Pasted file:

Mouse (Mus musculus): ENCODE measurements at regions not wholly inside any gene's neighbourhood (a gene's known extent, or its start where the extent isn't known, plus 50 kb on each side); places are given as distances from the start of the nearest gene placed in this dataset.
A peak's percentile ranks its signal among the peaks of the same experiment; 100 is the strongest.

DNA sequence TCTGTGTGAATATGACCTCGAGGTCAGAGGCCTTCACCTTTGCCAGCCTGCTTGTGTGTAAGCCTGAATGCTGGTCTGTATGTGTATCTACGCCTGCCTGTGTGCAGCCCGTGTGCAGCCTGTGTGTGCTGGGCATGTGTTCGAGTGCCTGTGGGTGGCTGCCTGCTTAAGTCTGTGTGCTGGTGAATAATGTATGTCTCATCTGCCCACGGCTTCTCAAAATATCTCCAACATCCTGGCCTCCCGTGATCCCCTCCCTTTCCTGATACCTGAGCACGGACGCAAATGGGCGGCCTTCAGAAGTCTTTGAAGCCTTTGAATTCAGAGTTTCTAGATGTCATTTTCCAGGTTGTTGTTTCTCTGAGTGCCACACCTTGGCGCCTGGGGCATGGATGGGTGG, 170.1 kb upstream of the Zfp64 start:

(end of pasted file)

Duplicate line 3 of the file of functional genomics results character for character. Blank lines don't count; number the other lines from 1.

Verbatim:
DNA sequence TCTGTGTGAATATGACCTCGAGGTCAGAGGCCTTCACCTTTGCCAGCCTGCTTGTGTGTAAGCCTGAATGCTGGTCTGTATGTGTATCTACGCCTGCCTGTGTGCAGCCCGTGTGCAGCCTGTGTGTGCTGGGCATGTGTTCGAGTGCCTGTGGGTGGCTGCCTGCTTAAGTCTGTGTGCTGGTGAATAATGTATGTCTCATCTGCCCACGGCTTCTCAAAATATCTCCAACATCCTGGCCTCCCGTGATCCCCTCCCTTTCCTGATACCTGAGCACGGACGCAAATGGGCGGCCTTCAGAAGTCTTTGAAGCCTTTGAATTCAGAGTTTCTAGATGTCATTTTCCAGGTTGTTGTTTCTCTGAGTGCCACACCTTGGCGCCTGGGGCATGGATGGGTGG, 170.1 kb upstream of the Zfp64 start: